My smile got weaker, and I smoothed out my long-sleeved white Oxford shirt and black, blue and green Scotch plaid skirt that mirrored her outfit.
“You tell me, how do I look?” I asked her.
“You look fine,” she chirped. “But why the long sleeves? It's soooo hot out. It's going to be like, seventy billion degrees today! Don't you have any short sleeâ”
Ashley looked at the ground and blushed, her red cheeks now matching her flame-colored hair.
“Sorry, I forgot about the scar.”
The blazing scar from the car accident had made wearing short sleeves an impossibility.
Thanks, Henry. You're a champ.
“It's okay. I'm okay,” I reassured her. “Don't worry about it.
” I added when I saw the expression in her eyes.
She had always looked up to me, even though she lived in the city and I lived in the country, so to speak. Being two years older had its advantages.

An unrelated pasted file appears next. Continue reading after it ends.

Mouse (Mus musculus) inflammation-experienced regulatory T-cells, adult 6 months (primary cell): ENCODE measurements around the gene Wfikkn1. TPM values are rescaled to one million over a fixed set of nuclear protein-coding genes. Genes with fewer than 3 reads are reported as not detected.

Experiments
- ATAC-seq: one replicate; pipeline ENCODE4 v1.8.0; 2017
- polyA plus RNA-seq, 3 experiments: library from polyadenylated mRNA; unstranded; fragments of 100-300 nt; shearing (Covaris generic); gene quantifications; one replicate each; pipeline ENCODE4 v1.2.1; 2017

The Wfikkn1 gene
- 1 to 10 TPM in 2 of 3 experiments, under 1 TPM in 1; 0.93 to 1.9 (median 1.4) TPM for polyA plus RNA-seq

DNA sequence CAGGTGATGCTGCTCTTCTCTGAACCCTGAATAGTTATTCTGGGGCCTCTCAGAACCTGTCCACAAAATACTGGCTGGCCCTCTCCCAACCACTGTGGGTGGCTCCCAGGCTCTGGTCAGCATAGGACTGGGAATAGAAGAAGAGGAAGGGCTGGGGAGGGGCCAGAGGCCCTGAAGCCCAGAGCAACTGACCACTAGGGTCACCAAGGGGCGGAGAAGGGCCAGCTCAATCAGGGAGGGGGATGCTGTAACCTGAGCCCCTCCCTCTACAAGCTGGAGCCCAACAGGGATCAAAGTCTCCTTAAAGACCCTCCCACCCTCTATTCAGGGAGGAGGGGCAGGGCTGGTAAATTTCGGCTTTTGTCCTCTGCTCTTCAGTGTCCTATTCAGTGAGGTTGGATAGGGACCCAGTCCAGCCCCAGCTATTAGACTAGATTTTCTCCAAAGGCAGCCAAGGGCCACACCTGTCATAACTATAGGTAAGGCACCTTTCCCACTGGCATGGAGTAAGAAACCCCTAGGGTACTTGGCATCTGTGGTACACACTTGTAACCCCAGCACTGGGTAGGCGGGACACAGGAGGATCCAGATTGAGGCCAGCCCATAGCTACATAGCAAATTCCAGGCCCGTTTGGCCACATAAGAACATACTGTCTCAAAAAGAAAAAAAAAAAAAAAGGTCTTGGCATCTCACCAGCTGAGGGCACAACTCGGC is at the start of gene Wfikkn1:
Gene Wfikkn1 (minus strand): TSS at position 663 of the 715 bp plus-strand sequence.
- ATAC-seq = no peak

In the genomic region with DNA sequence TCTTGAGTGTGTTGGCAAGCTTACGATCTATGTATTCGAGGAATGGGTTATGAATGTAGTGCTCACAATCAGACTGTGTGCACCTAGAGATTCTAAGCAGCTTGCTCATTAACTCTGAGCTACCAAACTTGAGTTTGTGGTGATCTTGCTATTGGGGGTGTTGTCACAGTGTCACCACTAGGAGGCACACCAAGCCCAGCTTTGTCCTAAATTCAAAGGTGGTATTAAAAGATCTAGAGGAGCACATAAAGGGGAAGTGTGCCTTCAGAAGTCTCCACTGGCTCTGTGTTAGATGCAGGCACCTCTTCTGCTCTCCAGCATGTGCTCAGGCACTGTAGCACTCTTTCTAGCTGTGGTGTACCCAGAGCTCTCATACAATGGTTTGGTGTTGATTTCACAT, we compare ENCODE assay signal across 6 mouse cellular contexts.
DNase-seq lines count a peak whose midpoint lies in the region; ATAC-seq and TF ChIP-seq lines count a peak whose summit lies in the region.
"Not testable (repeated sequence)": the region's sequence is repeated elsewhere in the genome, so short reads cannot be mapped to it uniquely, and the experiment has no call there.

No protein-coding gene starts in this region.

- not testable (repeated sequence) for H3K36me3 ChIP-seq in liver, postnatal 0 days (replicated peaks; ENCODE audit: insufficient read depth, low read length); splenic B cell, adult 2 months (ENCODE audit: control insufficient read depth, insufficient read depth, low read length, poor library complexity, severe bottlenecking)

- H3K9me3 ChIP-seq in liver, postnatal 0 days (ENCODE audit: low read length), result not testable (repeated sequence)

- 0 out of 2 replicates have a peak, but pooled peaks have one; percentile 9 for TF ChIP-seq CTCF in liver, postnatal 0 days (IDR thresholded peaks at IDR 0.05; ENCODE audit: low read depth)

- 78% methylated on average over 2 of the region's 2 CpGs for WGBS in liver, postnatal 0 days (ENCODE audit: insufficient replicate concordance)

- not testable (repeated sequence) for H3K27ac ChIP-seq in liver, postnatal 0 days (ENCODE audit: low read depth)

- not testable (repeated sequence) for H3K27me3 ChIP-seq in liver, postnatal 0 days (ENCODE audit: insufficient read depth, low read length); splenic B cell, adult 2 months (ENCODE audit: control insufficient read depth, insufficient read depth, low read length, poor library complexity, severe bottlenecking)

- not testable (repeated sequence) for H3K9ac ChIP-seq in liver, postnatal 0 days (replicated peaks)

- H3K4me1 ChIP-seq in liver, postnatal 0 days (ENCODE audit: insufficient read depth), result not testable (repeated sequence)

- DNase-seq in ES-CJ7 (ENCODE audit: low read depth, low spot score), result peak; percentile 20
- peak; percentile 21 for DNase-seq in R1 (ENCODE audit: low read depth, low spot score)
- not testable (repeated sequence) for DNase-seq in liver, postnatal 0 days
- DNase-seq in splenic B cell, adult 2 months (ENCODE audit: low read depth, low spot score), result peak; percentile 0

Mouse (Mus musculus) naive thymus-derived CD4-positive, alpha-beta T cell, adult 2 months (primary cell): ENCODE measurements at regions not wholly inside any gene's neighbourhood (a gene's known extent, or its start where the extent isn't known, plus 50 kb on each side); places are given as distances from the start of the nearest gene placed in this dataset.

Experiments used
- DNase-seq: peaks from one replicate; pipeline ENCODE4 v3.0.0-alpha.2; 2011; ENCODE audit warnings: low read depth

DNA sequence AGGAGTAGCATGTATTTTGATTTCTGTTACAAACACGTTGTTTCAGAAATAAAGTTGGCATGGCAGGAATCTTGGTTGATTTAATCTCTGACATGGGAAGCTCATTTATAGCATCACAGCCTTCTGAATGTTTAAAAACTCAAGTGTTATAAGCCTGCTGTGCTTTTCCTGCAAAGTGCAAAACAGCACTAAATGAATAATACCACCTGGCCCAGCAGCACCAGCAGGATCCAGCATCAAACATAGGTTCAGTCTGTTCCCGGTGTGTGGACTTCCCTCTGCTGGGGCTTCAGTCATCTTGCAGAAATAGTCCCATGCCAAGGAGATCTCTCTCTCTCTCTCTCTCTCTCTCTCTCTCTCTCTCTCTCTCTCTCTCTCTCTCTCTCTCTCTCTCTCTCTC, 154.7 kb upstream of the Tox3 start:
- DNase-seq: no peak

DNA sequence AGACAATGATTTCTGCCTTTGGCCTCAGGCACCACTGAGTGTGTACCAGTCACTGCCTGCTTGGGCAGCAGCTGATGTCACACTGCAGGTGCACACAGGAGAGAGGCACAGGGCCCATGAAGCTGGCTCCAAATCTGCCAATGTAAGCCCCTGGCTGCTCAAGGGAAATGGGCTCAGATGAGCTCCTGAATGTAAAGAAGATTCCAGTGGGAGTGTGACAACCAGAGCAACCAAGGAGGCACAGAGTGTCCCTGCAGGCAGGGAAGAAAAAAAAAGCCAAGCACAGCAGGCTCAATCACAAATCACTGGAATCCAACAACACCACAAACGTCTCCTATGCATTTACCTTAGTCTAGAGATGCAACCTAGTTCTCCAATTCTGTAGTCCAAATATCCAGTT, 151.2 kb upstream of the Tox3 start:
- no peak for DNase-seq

And now the city mouse was taking the country mouse under its paw.
After Aunt Christine had slipped me a twenty-dollar bill “for emergencies” and sent us on our way, I drew in Ashley conspiratorially and asked, “So what's the real deal on this school? I know the basic stuff, like how practically everyone goes Ivy League after graduation. But what's this place
How I hoped, prayed, that it was like all those shows about rich, fashion-obsessed, drama-crazy New York teens who dressed like they were twenty-five. All the easier to stay in the background. I just wanted to get through the next two years and disappear to college. Preferably somewhere far away. Maybe Siberia.
“They like to say it's exclusive but that's just a nice word for it being expensive.” Ashley giggled, toying with her oversize hoop earring. “It's the most expensive coed school in the city. There's a few girls-only or boys-only schools that cost more. So we're like our own little, I don't know, island, in the middle of it all. Everyone at Vince A more or less stays together.”